Four cylinder in-line engines have two pistons moving up and two cylinders moving down and most of the effects of piston movement are balanced out. Due to piston velocities at certain parts of the cycle this cancelling out is not complete and in more expensive engines a balancer shaft can be used to cancel out this second order (RPMx2)/60Hz effect.

In all engines there are vibrations generated from firing. These vibrations increase with torque output (load). In one and two cylinder in-line engines these vibrations are first order and are cumulative to the piston and connecting rod effects. In three and four cylinder in-line engines the firing effects are second order.

So what does it mean in a practical sense when installing a small diesel engine. Firstly, one and two cylinder in-line engines vibrate more noticeably at lower frequencies than the other in-line types. For two cylinder in-line engines the firing frequency also adds to the first order vibrations, especially under higher torque. One and two cylinder in-line engines therefore more frequently require anti vibration mounts with increased rebound capacity. Mackay MD mounts, which are especially designed with increased rebound response, ideally suit these applications. Higher rebound capacity mounts allow for more lifting forces from piston movements hence the engine may move about a small amount more than with other general purpose anti vibration mounts.

For three and four cylinder engines the second order (and higher) vibrations are more noticeable only because the first order vibrations are reduced. These higher frequency vibrations are more easily isolated and the need to accommodate rebound is reduced.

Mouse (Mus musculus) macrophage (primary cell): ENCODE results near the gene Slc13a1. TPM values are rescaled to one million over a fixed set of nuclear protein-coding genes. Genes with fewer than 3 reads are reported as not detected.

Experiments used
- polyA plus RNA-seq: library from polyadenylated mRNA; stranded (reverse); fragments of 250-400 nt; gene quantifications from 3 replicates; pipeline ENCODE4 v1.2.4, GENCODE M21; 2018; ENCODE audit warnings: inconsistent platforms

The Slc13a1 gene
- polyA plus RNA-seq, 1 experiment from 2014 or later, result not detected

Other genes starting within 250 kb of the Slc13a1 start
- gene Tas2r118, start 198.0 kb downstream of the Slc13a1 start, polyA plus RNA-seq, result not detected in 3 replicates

The lower frequency vibrations are more “difficult” to isolate as they require an anti vibration mount that has more flexibility. For example, a motor running at 1500RPM has a first order vibration of 1500/60=25Hz and a second order vibration of 50Hz. If an anti vibration mount is selected that has a static deflection of 1mm due to the supported mass then the isolation efficiency will be approximately 60% for the 25Hz vibration and approximately 90% for the 50Hz vibration. To achieve 90% isolation efficiency for the 25% vibration a static deflection of about 4mm would be required.

Often when CBC is approached about engine vibrations in existing installations the culprit is the installation of anti vibration mounts that are too stiff to effectively isolate the first order vibrations. The reasoning for the stiffer mounts being in service may be to stop excessive engine movement and problems with space envelopes for the engines and ancillaries. Unfortunately, movement equals isolation. There are a number of ways in which excessive engine movement can be limited which allow basic general purpose anti vibration mounts to be used but in general these mounting arrangements need to be selected via an appropriate calculation criteria at the initial design stages.

Idle speeds are an area where significant problems with vibration can be encountered. For example for an engine idling at 500rpm a mount static deflection of just over 10mm gives only 50% isolation efficiency for first order vibrations and transmitted vibrations may cause significant issues. Few available anti vibration mounts give this level of static deflection so increasing idle speed marginally to 750rpm allows a mount with around 6mm of static deflection to give around 65% isolation efficiency with first order vibrations.

Fortunately most small engines tend to run at higher constant speeds over 1,500 rpm where the first order vibrations are 25Hz and an anti vibration mount with 3mm static deflection will give around 85% isolation efficiency. Engines which are run at both idle and power settings, such as medium and larger sized marine engines, are either three or more cylinders’ with relatively good first order balance or are twins with a vee arrangement which also have good first order balance and hence the problem with low frequency vibrations is avoided in most cases.

CBC provides a range of anti vibration mounts for a wide variety of applications. Application engineering services are available from our engineering team and are supported by our suppliers Mackay Rubber, Rosta etc.

The CBC supply package for anti vibration mounts and isolators includes ranges from the following manufacturers – Mackay, Paulstra, Fruedenberg, Silent Block, Rosta, Lord and Trelleborg.